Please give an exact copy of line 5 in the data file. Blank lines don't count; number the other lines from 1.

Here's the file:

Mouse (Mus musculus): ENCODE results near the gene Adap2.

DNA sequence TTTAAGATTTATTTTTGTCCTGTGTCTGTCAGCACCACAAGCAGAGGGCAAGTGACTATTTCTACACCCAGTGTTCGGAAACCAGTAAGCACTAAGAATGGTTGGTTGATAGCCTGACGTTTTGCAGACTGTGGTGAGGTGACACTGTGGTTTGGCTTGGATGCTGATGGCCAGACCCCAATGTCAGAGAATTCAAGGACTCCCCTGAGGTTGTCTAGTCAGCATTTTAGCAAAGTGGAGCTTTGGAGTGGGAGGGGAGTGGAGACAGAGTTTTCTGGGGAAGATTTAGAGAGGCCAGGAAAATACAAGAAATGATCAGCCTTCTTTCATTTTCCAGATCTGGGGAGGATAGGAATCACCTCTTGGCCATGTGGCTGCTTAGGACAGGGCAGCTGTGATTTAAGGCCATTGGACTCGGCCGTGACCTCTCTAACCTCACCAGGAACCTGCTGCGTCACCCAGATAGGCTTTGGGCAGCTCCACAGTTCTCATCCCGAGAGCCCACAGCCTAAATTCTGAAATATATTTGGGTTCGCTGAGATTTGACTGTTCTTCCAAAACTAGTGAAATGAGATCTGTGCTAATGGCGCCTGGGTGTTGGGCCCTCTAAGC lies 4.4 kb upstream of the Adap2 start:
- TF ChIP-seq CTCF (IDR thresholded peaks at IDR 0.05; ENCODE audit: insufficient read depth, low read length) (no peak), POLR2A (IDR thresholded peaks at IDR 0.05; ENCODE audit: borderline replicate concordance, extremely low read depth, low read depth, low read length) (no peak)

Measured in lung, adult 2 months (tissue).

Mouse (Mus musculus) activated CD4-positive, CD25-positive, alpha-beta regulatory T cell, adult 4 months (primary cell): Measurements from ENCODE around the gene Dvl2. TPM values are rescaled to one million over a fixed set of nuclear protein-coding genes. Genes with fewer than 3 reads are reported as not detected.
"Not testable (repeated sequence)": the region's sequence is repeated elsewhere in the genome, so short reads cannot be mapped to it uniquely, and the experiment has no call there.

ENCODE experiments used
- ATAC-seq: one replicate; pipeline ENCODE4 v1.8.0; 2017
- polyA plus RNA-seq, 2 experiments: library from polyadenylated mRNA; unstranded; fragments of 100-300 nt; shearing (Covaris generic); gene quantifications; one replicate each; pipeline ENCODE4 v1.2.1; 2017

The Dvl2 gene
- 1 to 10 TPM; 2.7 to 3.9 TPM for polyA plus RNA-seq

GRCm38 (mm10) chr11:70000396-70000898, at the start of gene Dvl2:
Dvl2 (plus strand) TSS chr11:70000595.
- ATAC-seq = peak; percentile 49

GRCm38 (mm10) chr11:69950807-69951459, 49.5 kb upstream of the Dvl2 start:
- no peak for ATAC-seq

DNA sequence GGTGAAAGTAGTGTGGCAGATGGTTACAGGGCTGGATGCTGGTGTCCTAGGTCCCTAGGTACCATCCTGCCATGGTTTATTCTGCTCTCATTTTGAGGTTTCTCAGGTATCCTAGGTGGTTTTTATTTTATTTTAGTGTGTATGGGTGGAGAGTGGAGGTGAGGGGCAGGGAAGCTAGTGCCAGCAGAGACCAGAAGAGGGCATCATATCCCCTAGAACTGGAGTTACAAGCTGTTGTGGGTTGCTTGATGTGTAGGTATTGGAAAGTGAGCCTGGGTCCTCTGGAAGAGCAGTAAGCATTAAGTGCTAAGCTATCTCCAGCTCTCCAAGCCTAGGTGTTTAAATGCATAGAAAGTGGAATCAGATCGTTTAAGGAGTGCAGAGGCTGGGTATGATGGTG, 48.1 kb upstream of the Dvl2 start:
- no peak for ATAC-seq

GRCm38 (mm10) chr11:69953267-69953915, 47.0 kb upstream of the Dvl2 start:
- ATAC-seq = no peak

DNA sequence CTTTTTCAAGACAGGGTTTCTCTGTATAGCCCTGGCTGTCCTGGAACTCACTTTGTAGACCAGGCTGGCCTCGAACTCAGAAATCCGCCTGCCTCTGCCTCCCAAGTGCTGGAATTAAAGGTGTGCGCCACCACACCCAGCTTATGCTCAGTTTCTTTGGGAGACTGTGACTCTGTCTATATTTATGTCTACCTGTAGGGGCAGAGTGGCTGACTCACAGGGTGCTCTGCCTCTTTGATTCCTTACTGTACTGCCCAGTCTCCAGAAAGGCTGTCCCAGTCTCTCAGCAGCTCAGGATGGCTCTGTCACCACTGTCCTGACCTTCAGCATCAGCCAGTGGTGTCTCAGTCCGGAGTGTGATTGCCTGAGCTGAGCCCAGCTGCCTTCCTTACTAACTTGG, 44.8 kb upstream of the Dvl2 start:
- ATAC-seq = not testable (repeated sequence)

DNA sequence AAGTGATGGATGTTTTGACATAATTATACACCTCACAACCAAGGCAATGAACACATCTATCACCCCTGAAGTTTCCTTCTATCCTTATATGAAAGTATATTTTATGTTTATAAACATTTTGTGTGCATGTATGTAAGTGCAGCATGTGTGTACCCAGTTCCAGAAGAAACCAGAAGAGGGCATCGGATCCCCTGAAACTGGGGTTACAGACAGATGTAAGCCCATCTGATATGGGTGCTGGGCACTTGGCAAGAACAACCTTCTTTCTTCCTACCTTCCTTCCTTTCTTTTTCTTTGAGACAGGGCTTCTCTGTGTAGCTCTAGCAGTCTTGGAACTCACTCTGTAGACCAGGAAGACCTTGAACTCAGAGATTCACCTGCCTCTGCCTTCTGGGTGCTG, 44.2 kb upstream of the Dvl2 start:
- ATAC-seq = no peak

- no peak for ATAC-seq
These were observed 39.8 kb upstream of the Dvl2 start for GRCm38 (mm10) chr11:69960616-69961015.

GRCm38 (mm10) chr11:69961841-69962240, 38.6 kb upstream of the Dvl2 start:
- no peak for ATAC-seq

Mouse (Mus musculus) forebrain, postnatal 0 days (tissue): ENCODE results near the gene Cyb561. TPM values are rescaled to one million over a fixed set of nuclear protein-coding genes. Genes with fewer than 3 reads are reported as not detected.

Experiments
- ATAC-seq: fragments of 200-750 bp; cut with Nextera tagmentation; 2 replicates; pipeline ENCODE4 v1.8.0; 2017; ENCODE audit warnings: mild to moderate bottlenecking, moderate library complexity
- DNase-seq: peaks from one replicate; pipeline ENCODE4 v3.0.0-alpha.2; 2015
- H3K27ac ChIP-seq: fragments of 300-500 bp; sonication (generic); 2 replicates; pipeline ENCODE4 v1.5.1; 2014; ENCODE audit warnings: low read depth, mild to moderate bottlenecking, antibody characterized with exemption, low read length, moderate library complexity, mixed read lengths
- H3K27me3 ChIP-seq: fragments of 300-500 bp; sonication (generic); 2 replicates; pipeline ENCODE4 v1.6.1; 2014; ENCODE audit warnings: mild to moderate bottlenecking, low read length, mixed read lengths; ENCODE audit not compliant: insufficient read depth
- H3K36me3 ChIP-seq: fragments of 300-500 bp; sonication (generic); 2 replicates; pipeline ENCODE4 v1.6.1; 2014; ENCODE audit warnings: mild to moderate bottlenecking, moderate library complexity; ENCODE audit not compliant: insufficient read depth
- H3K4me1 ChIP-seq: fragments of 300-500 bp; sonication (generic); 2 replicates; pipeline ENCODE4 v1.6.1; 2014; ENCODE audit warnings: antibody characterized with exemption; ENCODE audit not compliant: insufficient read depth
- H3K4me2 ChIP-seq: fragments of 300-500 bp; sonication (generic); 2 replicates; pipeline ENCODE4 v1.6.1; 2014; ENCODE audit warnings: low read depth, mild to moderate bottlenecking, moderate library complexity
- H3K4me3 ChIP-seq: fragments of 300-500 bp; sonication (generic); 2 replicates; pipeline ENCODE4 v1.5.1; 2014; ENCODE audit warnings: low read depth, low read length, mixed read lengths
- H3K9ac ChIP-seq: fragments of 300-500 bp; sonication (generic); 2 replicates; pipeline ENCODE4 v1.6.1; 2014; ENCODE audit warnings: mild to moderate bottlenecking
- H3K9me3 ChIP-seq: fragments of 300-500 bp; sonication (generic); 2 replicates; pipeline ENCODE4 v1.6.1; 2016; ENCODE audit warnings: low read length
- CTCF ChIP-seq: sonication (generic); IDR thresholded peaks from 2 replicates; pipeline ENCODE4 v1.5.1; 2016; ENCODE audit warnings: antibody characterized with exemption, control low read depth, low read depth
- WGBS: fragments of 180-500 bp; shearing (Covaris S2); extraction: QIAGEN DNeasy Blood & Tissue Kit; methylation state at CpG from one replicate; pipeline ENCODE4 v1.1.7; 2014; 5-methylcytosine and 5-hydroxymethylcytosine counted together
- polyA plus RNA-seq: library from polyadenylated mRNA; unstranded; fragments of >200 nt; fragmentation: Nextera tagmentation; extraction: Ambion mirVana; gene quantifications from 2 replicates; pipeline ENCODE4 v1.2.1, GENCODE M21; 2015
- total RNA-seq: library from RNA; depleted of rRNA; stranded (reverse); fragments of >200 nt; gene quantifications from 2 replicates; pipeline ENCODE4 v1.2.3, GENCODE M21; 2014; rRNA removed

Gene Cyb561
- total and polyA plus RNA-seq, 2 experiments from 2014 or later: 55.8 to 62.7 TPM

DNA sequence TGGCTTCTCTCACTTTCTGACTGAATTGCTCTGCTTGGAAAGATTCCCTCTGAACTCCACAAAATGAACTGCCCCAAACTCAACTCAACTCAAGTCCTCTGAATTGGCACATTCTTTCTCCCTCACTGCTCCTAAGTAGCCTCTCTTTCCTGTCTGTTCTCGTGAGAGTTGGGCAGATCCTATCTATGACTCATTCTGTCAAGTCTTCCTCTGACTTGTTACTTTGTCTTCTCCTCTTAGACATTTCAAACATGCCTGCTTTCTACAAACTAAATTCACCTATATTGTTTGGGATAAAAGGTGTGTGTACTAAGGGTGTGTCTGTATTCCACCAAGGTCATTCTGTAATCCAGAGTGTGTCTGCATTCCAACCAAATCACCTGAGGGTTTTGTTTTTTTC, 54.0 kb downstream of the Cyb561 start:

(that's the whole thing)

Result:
Mouse (Mus musculus) activated CD4-positive, CD25-positive, alpha-beta regulatory T cell, adult 4 months (primary cell): Measurements from ENCODE around the gene Dvl2. TPM values are rescaled to one million over a fixed set of nuclear protein-coding genes. Genes with fewer than 3 reads are reported as not detected.